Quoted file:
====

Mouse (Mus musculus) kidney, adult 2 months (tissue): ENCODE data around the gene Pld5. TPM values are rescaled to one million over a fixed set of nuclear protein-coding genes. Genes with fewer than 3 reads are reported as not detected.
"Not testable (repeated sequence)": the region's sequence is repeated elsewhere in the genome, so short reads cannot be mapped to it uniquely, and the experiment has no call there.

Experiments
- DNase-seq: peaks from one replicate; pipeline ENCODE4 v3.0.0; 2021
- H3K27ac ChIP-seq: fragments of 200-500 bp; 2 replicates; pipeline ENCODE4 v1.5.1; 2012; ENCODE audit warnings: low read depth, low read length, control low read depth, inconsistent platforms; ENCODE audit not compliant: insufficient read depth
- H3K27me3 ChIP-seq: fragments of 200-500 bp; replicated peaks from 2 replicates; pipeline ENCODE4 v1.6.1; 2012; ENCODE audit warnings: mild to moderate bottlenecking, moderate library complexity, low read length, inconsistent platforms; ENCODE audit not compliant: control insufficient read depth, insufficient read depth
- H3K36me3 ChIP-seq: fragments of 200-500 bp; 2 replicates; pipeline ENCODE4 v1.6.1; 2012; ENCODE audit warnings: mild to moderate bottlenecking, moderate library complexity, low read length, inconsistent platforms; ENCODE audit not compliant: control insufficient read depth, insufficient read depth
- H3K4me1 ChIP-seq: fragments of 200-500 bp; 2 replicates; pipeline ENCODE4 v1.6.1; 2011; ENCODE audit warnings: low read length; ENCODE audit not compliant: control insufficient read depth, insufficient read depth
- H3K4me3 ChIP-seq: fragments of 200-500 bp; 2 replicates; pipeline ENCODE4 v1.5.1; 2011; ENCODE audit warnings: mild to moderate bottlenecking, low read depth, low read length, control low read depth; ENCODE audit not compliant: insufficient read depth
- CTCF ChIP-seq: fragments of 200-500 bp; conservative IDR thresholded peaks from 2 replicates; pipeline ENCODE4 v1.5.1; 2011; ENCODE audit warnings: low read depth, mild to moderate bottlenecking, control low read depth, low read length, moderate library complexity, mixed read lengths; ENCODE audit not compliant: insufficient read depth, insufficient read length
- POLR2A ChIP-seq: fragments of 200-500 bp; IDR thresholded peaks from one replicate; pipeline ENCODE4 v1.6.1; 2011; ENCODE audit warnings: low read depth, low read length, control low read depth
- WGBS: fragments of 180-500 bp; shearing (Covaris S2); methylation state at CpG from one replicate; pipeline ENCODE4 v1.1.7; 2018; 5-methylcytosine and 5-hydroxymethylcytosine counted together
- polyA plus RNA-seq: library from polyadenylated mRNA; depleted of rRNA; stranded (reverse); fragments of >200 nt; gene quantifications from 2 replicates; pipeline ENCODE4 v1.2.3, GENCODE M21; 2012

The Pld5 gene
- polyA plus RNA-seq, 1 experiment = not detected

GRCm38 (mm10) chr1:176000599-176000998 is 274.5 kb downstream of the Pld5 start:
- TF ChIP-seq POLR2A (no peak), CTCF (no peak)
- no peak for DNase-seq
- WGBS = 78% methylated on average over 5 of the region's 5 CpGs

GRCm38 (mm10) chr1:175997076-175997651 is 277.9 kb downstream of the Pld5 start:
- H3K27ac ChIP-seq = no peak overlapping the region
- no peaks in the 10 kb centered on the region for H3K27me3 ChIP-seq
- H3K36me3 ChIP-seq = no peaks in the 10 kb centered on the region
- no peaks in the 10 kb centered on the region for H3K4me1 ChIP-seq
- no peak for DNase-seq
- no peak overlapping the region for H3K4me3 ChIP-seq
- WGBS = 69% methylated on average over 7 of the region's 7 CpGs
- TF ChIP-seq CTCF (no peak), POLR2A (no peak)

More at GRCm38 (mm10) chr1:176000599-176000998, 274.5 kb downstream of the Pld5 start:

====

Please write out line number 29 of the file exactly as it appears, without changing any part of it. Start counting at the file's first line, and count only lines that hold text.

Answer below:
More at GRCm38 (mm10) chr1:176000599-176000998, 274.5 kb downstream of the Pld5 start: